Originally written on Fangraphs  |  Last updated 11/17/14
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It doesn’t get talked about very often, but spring training serves a dual purpose for many teams. Not only is it a time to get their players warmed up and ready for the regular season, but it’s also a perfect time for teams and players to finalize contract extensions. Free agent acquisitions are finished for the year and the off-season madness is in the past, so teams have the free time to focus on locking up their players. Coming into today, there had already been seven extensions signed since the beginning of spring training…and the Twins just added number eight:

The Twins have signed left-hander Glen Perkins to a three-year, $10.3MM extension, the team announced. The SFX client was already under contract for $1.55MM in 2012, so the deal covers the 2013-15 seasons. It includes a club option for 2016.  (MLB Trade Rumors)

This was a savvy move by the Twins. In his first full season working out of the bullpen, Perkins blossumed into an entirely new pitcher. As a starter, his strikeout rate had hung around 10% as his slider and change-up both generated mediocre amounts of whiffs. His fastballs averaged in the low-90 MPH range, making his overall repertoire middling.

But in the bullpen, Perkins let himself go. His fastball’s velocity jumped up to 94-95 MPH, and he ditched his change-up in favor of throwing his slider 30% of the time. He had never generated more than 28% Whiffs/Swing with any of his pitches before, but in 2012, hitters whiffed on his slider 40% of the time they swung at it. Perkins went from a replacement-level starter to closer material — not something you see happen every day.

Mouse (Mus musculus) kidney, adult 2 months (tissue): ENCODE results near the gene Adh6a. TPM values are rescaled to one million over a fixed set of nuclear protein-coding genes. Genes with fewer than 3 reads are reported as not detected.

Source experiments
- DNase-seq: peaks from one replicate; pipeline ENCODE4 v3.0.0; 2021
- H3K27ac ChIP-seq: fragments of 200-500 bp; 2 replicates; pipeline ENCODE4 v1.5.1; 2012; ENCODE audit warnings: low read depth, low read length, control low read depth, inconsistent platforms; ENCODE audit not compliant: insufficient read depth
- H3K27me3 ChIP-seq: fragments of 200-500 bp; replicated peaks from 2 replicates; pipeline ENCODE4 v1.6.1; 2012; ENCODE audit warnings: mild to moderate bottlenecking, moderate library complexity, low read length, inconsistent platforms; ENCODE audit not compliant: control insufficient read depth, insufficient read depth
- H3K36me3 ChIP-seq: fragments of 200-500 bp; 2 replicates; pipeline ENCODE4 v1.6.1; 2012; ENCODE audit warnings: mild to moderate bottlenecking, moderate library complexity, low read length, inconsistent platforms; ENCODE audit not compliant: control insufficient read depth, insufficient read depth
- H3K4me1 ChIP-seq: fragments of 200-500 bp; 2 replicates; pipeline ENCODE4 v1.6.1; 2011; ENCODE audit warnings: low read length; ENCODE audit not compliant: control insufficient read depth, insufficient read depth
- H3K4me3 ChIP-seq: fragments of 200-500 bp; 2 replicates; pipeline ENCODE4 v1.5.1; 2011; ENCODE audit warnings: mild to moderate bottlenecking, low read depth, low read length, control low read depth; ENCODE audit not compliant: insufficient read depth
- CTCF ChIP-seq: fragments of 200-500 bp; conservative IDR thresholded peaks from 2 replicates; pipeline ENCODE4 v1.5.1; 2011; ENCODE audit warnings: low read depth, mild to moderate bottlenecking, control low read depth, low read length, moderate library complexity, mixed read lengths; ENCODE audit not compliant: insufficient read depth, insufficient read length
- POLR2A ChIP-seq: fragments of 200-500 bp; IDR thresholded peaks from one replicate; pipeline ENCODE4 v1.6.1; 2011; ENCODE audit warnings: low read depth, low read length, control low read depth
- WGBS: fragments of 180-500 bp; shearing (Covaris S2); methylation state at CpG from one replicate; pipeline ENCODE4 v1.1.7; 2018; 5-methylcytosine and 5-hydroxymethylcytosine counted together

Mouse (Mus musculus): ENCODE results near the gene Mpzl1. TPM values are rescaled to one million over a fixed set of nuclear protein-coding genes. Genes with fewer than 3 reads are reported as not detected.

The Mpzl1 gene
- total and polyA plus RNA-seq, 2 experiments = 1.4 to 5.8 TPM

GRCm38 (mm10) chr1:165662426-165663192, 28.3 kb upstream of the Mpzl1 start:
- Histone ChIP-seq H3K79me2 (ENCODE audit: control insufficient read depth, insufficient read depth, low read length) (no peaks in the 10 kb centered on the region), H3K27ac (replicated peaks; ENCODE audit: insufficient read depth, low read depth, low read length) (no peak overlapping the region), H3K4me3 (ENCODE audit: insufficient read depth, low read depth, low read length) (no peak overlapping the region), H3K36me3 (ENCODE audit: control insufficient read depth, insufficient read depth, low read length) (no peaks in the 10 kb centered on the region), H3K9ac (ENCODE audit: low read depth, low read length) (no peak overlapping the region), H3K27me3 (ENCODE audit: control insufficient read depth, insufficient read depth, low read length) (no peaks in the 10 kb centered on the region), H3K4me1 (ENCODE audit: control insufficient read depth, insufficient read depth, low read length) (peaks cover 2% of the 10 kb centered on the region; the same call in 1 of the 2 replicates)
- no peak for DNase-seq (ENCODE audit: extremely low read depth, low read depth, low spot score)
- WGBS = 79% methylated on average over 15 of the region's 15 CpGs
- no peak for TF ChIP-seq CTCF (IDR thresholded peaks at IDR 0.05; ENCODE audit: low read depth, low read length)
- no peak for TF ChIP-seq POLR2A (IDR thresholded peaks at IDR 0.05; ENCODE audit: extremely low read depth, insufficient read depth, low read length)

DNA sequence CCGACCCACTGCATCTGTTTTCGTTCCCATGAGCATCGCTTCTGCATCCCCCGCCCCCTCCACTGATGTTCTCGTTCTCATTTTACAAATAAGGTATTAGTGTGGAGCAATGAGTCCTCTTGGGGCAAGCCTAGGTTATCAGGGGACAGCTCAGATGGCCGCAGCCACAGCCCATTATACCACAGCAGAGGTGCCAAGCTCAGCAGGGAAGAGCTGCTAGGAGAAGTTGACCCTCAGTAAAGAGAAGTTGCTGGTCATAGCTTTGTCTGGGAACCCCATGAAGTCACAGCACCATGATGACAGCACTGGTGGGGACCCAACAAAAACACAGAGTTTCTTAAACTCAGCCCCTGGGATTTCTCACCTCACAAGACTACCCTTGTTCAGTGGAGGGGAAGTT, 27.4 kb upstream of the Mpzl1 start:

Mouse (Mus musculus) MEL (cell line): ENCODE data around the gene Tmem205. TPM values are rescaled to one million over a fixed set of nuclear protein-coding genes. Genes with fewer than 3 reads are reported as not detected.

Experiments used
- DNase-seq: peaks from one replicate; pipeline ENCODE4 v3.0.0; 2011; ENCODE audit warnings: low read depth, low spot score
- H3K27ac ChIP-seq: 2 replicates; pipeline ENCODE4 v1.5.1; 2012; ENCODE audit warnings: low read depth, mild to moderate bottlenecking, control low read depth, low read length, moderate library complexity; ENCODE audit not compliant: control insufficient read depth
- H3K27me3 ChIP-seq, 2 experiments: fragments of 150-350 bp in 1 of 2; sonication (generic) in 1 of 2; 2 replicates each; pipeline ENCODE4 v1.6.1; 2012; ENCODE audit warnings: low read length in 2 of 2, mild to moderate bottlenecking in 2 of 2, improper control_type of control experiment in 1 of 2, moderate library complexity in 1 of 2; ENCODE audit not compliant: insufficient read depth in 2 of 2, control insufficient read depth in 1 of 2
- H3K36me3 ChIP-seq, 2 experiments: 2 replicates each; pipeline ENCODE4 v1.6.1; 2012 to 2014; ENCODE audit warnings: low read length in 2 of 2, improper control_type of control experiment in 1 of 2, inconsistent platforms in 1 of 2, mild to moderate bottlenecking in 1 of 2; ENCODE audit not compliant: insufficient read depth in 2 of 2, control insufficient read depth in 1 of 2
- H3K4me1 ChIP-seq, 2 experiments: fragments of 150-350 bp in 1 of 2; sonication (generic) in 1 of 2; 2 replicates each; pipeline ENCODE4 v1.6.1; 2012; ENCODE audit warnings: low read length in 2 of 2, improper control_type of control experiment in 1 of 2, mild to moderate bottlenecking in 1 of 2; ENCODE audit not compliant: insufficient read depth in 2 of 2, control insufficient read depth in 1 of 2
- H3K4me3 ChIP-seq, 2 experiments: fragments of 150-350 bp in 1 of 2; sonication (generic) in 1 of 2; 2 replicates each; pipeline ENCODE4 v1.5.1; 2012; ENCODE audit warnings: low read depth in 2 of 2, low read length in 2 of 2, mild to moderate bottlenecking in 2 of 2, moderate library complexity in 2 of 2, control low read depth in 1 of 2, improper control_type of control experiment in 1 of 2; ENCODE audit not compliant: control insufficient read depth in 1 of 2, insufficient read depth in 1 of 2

The Twins don’t have a deep bullpen, so it makes sense that they’d want to lock up Perkins. His 2.41 FIP and 1.7 WAR led the Twins last season by a wide margin; the next best pitcher in their ‘pen was arguably Joe Nathan, who had a 4.28 FIP and finished the season with zero WAR. Their closer, Matt Capps, saw his strikeout rate plummet last season, and he blew 9 saves and posted a 4.75 FIP. It was a sorry bunch back there, and Perkins was the only consistent, reliable reliever that the Twins had.

By locking up Perkins before the season begins, the Twins essentially just inked their closer-of-the-future to a contract worthy of a set-up man. At the first sign of trouble from Capps, Perkins will likely be inserted as closer, and the Twins will have themselves a great closer signed to a very affordable control.

My only hesitancy is that Perkins is guaranteed money by the Twins for four seasons; that’s a long time to trust that Perkins will remain healthy and effective. Relief pitchers come and go, their performance fluctuates on a yearly basis, and they are a constant injury risk. Teams rarely sign relief pitchers to deals longer than two or three years, and even those sort of deals can blow up in a team’s face easily enough. This is a tad of a risky signing by the Twins — but at least it’s a small risk, as $12 million over four seasons isn’t so bad. Even if he regresses some or has some injury issues over the coming years, Perkins should still easily be worth this contract in the end.

Considering the current state of the Twins’ bullpen, this was a no-brainer decision. They may have six other holes, but at least they have one reliable reliever to count on in the future.


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